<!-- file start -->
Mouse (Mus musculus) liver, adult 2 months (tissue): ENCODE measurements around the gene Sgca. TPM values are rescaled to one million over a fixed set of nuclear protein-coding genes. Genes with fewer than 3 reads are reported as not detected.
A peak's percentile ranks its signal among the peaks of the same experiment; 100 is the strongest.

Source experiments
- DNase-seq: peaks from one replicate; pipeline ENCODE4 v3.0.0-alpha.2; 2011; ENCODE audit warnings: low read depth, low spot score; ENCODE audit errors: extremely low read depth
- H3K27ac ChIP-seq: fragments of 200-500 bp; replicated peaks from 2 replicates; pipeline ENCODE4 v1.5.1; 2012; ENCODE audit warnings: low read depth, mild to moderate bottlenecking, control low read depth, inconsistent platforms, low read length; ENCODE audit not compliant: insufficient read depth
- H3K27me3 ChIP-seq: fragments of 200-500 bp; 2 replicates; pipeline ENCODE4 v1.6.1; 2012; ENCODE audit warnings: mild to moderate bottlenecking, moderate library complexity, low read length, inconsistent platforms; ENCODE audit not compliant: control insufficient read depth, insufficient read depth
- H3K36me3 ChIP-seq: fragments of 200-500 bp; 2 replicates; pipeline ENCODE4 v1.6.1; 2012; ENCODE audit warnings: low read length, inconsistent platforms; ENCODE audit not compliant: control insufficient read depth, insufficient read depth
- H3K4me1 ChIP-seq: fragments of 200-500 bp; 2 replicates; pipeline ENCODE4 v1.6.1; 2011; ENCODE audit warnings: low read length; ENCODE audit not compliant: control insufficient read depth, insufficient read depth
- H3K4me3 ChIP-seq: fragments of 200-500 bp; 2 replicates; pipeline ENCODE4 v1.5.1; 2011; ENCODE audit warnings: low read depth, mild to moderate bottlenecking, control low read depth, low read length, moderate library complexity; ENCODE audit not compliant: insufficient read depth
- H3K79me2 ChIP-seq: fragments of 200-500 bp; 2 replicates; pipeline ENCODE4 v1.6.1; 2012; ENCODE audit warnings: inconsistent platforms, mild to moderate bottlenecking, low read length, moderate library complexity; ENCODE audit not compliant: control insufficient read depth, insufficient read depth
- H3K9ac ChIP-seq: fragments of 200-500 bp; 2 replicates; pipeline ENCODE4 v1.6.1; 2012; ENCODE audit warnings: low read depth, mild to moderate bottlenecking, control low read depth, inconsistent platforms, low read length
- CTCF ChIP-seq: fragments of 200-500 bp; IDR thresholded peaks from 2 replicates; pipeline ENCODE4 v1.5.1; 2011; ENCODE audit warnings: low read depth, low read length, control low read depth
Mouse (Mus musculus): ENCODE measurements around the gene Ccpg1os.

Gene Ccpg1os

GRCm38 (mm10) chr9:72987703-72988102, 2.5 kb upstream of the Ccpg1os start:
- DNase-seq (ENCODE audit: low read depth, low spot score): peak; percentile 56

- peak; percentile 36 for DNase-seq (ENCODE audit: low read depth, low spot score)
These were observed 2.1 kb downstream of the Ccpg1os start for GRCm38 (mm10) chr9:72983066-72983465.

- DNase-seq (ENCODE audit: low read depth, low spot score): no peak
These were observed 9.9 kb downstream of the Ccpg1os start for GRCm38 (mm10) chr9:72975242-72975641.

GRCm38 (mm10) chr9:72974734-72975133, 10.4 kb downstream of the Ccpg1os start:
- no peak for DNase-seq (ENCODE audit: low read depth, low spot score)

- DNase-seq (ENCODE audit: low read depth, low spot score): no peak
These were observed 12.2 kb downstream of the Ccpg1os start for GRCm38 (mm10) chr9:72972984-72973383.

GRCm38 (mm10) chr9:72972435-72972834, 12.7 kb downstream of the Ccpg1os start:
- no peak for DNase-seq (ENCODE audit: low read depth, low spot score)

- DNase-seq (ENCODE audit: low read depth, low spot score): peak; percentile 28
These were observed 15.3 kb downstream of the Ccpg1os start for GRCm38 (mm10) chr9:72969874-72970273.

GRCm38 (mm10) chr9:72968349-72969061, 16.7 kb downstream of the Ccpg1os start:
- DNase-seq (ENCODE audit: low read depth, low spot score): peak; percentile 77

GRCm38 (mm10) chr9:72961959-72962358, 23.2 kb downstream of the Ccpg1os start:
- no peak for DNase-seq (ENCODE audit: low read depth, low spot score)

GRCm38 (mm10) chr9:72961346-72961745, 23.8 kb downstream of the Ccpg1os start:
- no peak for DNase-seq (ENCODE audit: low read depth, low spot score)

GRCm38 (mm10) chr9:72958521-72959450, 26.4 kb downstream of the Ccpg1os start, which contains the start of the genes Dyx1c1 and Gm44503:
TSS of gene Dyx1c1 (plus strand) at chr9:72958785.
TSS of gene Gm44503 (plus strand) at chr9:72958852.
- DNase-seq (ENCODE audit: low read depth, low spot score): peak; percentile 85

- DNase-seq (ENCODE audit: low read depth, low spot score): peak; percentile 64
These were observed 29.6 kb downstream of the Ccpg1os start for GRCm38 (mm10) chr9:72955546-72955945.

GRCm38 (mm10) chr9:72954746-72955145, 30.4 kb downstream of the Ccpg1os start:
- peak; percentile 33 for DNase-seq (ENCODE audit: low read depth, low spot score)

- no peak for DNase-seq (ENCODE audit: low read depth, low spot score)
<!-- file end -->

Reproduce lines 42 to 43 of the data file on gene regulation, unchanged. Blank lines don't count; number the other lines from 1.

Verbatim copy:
- peak; percentile 33 for DNase-seq (ENCODE audit: low read depth, low spot score)

- no peak for DNase-seq (ENCODE audit: low read depth, low spot score)